A food fight is under way in Congress that could decide whether genetically engineered food products are labeled as such. (Tweet This)
Food industry-backed H.R. 1599 would make the labeling of food products derived from genetically modified organisms (GMOs) voluntary for food companies, and it would block individual states or municipalities from requiring GMO labeling.
The bill, which has broad GOP support, would preempt a labeling law in one state—Vermont—that's set to go into effect next year. The House bill made it through the House Agriculture Committee last week and could be voted on by the full chamber on Thursday.
Connecticut and Maine also have passed statutes requiring GMO labeling, but both of those states have "trigger clauses" attached to their measures, meaning that their own laws would go into effect only if other states put rules into effect. The House legislation would require the U.S. Food and Drug Administration to create national labeling guidelines.
One of H.R. 1599's critics, Rep. Jim McGovern of the House Agriculture Committee, a Democrat of Massachusetts, said he finds "it ironic that so many of my Republican colleagues espouse state's rights, but the bill before us does just the opposite. It preempts states from establishing their own labeling laws and it would invalidate laws already passed in states like Vermont, Maine and Connecticut."
The Vermont law that will be fully enacted on July 1, 2016, is one major reason why this is such an urgent situation for our companies. That one law really put the entire food supply, especially food manufacturers, in a very difficult position.Michael GruberGrocery Manufacturers Association
GOP defenders of the bill point to the importance of having a single, federally mandated standard.
"We've got a number of states that are taking wildly different approaches to putting restrictions on the capacity for technology to continue to enter the food chain in a safe and affordable way, and that won¹t work," said Rep. Mike Pompeo, the Kansas Republican who introduced H.R. 1599, more formally called the Safe and Accurate Food Labeling Act of 2015.
Pompeo's bill is supported by the Coalition for Safe and Affordable Food, a lobbying organization made up of groups from the food, beverage and agribusiness, seed and biotech industries.
"The Vermont law that will be fully enacted on July 1, 2016, is one major reason why this is such an urgent situation for our companies," said Michael Gruber, a senior vice president for the Grocery Manufacturers Association, a trade group in Washington and a member of the coalition. "That one law really put the entire food supply, especially food manufacturers, in a very difficult position."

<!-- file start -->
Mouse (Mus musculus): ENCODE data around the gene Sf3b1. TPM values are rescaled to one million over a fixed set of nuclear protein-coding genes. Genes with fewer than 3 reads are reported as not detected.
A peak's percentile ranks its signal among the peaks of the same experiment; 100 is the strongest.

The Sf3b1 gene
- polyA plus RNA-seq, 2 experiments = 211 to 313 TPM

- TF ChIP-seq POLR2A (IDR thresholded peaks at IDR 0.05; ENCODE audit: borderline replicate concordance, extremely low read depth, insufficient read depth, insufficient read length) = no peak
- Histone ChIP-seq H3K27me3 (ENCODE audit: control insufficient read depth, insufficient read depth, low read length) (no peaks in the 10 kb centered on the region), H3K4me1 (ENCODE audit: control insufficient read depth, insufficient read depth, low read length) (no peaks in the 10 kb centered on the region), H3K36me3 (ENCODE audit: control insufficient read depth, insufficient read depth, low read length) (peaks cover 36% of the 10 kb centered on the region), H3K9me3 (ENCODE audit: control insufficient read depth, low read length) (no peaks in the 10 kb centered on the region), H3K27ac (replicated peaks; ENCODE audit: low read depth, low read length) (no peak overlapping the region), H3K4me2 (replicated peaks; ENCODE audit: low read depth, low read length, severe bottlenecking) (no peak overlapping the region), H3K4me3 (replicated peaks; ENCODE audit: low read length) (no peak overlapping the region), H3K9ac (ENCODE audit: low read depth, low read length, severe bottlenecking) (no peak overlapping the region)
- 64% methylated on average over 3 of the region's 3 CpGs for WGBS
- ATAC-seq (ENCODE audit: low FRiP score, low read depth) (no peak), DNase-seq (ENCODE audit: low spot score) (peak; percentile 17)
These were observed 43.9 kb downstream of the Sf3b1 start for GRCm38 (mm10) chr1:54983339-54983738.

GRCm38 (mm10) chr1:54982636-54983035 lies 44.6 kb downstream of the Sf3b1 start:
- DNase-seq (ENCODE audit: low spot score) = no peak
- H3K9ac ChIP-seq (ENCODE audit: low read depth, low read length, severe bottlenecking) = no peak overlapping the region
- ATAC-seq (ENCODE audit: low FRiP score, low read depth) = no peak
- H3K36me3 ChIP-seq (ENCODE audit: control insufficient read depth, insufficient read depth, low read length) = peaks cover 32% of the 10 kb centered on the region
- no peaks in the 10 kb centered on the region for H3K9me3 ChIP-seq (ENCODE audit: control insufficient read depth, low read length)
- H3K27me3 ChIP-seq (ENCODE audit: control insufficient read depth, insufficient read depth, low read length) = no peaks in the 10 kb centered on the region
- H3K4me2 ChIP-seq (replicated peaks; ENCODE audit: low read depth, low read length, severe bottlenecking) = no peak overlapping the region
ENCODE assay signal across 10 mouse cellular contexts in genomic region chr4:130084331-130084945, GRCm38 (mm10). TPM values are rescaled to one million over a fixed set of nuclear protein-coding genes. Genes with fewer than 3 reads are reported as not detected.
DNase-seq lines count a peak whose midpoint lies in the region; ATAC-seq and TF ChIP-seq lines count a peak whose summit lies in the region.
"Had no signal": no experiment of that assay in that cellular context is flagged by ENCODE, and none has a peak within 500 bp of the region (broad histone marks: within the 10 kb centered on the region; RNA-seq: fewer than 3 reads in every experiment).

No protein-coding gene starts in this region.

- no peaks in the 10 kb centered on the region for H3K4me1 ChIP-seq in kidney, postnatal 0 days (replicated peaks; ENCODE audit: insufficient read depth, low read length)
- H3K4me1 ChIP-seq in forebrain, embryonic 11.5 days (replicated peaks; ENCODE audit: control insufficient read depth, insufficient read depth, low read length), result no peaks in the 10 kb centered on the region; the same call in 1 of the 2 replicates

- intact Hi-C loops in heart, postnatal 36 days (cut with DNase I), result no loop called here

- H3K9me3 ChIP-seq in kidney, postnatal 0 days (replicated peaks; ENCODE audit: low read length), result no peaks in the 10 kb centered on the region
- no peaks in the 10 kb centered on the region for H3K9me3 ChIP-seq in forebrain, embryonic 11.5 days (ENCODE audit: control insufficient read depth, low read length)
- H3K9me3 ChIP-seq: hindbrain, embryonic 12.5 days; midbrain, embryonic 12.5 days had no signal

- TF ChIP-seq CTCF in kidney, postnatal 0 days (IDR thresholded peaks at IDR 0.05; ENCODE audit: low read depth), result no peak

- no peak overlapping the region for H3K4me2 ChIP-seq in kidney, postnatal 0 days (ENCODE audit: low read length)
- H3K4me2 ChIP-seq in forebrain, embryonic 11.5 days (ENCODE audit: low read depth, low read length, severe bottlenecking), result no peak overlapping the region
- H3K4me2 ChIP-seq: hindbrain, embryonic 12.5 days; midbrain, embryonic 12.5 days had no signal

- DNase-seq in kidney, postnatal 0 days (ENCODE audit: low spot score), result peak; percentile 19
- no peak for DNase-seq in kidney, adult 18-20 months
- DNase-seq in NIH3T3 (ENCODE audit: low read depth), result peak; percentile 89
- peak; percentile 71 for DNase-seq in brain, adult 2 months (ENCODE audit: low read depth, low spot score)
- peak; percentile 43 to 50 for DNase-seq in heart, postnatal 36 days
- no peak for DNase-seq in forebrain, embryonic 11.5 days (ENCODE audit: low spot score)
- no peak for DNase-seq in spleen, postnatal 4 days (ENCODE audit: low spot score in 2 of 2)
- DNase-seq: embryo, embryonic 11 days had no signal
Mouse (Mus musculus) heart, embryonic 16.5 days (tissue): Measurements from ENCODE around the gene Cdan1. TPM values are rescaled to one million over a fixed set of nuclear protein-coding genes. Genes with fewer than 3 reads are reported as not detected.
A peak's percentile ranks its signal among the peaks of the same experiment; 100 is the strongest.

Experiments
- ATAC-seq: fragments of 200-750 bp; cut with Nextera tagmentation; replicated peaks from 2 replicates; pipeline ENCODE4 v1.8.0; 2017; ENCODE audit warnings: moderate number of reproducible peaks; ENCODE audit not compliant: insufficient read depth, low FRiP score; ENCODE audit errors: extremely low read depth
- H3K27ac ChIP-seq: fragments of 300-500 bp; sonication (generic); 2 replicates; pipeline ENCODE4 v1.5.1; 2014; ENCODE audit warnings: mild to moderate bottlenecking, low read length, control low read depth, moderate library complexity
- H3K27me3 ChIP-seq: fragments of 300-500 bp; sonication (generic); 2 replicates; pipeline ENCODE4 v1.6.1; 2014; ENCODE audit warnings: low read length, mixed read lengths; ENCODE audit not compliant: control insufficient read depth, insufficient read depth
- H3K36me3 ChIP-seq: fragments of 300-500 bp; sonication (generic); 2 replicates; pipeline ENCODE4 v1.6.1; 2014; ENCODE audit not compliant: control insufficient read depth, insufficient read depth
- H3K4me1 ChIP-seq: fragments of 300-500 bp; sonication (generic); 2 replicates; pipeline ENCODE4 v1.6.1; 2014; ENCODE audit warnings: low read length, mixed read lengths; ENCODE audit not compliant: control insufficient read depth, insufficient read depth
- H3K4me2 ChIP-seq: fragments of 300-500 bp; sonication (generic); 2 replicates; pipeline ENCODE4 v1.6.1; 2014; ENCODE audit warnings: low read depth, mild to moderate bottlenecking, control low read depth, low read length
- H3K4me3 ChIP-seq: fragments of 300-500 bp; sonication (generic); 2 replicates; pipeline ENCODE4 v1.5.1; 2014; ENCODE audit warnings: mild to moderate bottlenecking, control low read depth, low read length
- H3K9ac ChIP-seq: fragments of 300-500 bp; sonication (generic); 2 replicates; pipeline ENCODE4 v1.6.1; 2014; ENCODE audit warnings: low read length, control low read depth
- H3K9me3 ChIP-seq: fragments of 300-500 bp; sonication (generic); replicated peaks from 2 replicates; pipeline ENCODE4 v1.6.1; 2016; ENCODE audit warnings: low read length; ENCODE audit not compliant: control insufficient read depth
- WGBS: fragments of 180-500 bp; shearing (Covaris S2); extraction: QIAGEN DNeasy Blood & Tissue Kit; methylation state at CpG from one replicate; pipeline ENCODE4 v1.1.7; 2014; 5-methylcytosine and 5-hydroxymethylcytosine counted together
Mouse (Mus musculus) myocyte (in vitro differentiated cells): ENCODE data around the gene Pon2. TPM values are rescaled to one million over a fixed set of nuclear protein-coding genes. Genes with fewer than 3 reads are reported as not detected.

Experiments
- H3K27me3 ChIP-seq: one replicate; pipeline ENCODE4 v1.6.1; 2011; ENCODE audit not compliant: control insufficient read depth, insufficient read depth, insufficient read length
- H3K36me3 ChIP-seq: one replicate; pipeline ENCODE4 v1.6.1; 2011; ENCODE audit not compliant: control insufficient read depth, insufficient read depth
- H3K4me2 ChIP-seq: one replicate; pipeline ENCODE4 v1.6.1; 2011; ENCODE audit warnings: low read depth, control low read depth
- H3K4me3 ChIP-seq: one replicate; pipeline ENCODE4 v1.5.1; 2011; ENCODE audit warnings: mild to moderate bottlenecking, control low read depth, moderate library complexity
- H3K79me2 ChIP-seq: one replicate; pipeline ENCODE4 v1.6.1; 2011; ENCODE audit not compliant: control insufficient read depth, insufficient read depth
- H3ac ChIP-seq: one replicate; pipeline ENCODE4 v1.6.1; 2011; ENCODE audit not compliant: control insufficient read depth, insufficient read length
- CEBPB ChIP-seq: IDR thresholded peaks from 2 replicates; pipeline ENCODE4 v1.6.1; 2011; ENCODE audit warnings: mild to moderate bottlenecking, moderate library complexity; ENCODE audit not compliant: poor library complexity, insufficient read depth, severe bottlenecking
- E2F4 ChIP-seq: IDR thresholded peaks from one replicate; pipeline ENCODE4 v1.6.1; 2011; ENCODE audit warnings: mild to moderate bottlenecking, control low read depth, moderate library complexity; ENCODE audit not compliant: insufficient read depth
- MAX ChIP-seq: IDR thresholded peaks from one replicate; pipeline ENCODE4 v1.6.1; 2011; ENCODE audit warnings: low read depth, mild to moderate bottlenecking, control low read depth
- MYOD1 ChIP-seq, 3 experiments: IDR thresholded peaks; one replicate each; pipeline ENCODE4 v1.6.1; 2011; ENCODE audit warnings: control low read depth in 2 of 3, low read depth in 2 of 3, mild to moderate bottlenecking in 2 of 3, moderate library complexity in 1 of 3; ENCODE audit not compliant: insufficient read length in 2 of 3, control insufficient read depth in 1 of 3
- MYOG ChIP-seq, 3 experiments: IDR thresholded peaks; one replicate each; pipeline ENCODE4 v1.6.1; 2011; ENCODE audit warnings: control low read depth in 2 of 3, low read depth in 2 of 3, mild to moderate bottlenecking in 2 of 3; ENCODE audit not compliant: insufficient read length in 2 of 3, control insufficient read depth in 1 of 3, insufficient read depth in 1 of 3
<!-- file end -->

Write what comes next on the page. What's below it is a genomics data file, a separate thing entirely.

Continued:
"What's clear is that the food industry and agrochemical companies are willing to do whatever it takes to keep consumers in the dark," said Colin O'Neil, director of government affairs for the Center for Food Safety, a consumer group supporting mandatory GMO labeling.
O'Neil said opinion surveys show around 90 percent of Americans favor requiring labels on GMO foods, although Pompeo countered that those surveys were "inherently flawed" since participants were not told "they'd have to pay $500 a year or more to have that labeling."
Vermont Attorney General William Sorrell said the state's mandatory GMO labeling statute is scheduled to go into effect next year, although he conceded some legal challenges remain. When asked about H.R. 1599, Sorrell responded: "What's happening in the House is really at the request of Monsanto and the grocery manufacturers. It would be most unfortunate if this powerful food industry has this much clout in the Congress that they can override the desire of Vermont and other states and consumers."
An official from Monsanto deferred questions on the bill to the lobbying group pushing the bill.
Meanwhile, Pompeo said he is "very confident" of having enough votes to pass H.R. 1599. "When members of Congress stare at this and see that 475 groups have come out in support of this legislation—from the Vermont Farm Bureau to groups across the country—I think we'll manage to get this done in the Senate, too."
Pompeo's bill would give food companies the option to label foods that are non-GMO, but it would not require them to disclose it when products contain GMO ingredients.
"Quite frankly, it makes me nervous when I hear from some in the industry who keep pushing back hard against labeling," McGovern told the committee before the panel's vote. "It's like, 'What are they trying to hide?' "